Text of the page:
English Georgian Marquetry Satinwood Pembroke Table

English Georgian (Circa 1775) marquetry, satinwood Pembroke table with shell-inlaid tulipwood banded oval top above a frieze drawer, on brass casters.
ITEM #
035633D
WIDTH
36.5"
STYLE
English Sheraton/Hepplewhite
DEPTH
29.5"
COLOR
Brown
HEIGHT
28.0"
CATEGORY
Furniture > Tables > End Bedside Tables
$19,500
In Stock
Qty: 1

English Georgian Marquetry Satinwood Pembroke Table

In Stock
$19,500
Quantity: 1
English Georgian (Circa 1775) marquetry, satinwood Pembroke table with shell-inlaid tulipwood banded oval top above a frieze drawer, on brass casters.
ITEM #
035633D
WIDTH
36.5"
DEPTH
29.5"
HEIGHT
28.0"
STYLE
English Sheraton/Hepplewhite
COLOR
Brown
Category
Furniture > Tables > End Bedside Tables
Pembroke table

Pembroke table

The Pembroke table is a lightweight, drop-leaf table. The pembroke table is usually made of mahogany and has two short drawers or one long drawer. The pembroke table is designed for occasional use and has versatile functions, such as dining or writing. The pembroke table is a suitable option for small spaces as their ability to open the leaves provides extra space when needed.

Satinwood

Satinwood

Satinwood is a bright, rich golden-yellow wood, hard in texture. This wood is often imported from Brazil or grown in southern India and Ceylon. Satinwood is valued in cabinetry work.

Georgian

Georgian

Georgian is a period of design in English furniture from 1714 to 1795. Among the best known designers were Hepplewhite, Sheraton, Chippendale, and the Adams Brothers. Georgian pieces are likely to be made of Oak, Mahogany, or Walnut.

Marquetry

Marquetry

A flush pattern produced by inserting contrasting materials in a veneered surface. Rare, grained, and colored woods are usually used, but thin layers of tortoiseshell, ivory, mother-of-pearl, and metals are also seen. If the pattern is of a geometric nature, it is called parquetry.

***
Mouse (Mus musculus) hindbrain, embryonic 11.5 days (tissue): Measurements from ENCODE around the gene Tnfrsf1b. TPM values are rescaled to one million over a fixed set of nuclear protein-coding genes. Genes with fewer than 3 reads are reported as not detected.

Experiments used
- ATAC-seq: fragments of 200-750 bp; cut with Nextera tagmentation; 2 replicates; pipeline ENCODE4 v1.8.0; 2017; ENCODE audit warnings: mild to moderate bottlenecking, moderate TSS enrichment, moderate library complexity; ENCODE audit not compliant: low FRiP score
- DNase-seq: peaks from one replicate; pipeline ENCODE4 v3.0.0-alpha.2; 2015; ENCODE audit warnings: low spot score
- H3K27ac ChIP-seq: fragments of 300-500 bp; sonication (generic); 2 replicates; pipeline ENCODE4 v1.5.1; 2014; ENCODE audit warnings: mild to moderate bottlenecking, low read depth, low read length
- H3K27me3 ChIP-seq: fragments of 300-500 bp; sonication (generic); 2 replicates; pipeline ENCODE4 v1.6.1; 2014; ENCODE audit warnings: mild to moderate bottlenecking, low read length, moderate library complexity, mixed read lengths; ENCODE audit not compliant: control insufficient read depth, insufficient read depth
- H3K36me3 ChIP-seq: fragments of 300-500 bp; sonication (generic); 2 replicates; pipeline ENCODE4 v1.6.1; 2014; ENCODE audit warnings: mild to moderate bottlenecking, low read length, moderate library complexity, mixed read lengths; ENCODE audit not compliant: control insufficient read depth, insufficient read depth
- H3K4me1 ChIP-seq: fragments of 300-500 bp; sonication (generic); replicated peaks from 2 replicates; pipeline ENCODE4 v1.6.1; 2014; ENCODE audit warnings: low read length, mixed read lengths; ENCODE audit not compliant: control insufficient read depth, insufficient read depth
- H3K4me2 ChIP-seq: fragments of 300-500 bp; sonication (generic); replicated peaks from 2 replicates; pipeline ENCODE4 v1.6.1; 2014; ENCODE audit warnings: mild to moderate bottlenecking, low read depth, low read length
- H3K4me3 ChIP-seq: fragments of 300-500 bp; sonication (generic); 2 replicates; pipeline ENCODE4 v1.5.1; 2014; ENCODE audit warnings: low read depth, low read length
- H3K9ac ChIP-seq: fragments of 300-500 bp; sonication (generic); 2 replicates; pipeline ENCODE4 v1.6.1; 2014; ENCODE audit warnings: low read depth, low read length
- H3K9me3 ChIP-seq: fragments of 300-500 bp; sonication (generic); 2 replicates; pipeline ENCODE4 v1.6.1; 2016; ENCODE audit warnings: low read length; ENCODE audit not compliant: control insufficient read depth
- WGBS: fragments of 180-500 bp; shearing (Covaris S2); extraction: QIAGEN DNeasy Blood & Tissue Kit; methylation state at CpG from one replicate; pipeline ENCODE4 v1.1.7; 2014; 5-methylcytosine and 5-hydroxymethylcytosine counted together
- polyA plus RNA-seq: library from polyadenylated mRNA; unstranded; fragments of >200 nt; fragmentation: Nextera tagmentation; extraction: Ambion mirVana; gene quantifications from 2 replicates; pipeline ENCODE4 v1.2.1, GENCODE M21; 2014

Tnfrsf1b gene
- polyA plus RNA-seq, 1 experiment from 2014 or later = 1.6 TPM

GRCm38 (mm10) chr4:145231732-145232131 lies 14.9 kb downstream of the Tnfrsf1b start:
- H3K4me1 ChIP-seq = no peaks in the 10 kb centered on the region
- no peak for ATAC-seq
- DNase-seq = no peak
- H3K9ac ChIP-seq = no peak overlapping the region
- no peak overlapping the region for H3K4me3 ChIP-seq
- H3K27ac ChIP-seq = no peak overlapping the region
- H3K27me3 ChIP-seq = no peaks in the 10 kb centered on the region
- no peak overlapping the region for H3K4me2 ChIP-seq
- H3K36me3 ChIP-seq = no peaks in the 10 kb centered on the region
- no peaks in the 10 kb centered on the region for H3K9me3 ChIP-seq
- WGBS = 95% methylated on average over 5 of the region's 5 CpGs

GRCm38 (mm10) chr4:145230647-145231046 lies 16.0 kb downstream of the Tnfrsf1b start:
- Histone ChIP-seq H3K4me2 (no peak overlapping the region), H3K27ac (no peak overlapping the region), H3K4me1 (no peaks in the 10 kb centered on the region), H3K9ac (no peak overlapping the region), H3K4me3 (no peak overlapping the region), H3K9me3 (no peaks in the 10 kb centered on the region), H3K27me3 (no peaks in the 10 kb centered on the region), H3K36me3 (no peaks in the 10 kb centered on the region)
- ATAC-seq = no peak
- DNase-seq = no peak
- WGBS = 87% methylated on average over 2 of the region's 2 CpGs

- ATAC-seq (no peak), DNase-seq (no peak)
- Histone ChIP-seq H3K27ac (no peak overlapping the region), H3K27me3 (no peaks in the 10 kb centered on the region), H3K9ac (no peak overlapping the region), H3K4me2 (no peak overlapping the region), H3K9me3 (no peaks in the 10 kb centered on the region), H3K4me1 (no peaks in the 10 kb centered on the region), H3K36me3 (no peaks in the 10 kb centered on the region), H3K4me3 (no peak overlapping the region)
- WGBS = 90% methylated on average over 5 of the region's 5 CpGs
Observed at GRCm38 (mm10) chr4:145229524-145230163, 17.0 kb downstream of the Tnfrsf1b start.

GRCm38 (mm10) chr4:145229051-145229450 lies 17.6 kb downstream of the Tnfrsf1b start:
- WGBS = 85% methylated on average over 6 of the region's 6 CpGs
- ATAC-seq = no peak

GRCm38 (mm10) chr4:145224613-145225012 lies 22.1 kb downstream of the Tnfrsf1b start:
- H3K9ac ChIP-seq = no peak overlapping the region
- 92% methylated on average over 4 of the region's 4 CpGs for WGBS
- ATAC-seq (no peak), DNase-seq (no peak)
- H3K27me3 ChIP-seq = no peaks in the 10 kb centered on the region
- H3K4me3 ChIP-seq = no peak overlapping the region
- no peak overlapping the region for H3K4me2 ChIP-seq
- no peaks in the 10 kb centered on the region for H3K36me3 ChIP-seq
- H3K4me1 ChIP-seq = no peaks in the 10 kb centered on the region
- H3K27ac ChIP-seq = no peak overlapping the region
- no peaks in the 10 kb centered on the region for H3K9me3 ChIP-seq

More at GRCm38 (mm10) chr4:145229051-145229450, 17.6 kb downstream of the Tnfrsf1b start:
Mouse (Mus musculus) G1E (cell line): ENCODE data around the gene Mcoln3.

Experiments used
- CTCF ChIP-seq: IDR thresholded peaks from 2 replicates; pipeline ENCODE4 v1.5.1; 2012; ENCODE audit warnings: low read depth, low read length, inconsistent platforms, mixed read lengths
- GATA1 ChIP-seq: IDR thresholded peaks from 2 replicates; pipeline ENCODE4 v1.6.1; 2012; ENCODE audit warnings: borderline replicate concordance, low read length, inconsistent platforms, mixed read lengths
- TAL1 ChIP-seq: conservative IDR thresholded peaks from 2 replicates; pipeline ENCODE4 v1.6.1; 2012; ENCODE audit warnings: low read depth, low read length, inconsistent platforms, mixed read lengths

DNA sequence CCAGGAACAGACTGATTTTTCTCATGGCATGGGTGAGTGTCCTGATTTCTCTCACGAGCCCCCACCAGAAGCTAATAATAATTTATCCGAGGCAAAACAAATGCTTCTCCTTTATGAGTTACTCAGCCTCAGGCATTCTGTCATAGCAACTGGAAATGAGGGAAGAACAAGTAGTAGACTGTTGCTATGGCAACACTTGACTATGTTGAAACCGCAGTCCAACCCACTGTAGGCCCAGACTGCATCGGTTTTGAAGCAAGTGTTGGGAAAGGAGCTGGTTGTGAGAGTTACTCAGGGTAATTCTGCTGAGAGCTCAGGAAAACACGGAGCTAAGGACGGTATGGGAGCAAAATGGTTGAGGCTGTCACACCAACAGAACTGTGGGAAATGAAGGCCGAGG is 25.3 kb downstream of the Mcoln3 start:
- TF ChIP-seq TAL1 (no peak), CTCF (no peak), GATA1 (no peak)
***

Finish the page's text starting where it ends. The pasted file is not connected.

Pembroke table

Pembroke table

The Pembroke table is a lightweight, drop-leaf table. The pembroke table is usually made of mahogany and has two short drawers or one long drawer. The pembroke table is designed for occasional use and has versatile functions, such as dining or writing. The pembroke table is a suitable option for small spaces as their ability to open the leaves provides extra space when needed.

Satinwood

Satinwood

Satinwood is a bright, rich golden-yellow wood, hard in texture. This wood is often imported from Brazil or grown in southern India and Ceylon. Satinwood is valued in cabinetry work.

Georgian

Georgian

Georgian is a period of design in English furniture from 1714 to 1795. Among the best known designers were Hepplewhite, Sheraton, Chippendale, and the Adams Brothers. Georgian pieces are likely to be made of Oak, Mahogany, or Walnut.

Marquetry

Marquetry

A flush pattern produced by inserting contrasting materials in a veneered surface. Rare, grained, and colored woods are usually used, but thin layers of tortoiseshell, ivory, mother-of-pearl, and metals are also seen. If the pattern is of a geometric nature, it is called parquetry.

Pembroke table

Pembroke table

The Pembroke table is a lightweight, drop-leaf table. The pembroke table is usually made of mahogany and has two short drawers or one long drawer. The pembroke table is designed for occasional use and has versatile functions, such as dining or writing. The pembroke table is a suitable option for small spaces as their ability to open the leaves provides extra space when needed.

Satinwood

Satinwood

Satinwood is a bright, rich golden-yellow wood, hard in texture. This wood is often imported from Brazil or grown in southern India and Ceylon. Satinwood is valued in cabinetry work.

Georgian

Georgian

Georgian is a period of design in English furniture from 1714 to 1795. Among the best known designers were Hepplewhite, Sheraton, Chippendale, and the Adams Brothers. Georgian pieces are likely to be made of Oak, Mahogany, or Walnut.

Marquetry

Marquetry

A flush pattern produced by inserting contrasting materials in a veneered surface. Rare, grained, and colored woods are usually used, but thin layers of tortoiseshell, ivory, mother-of-pearl, and metals are also seen. If the pattern is of a geometric nature, it is called parquetry.

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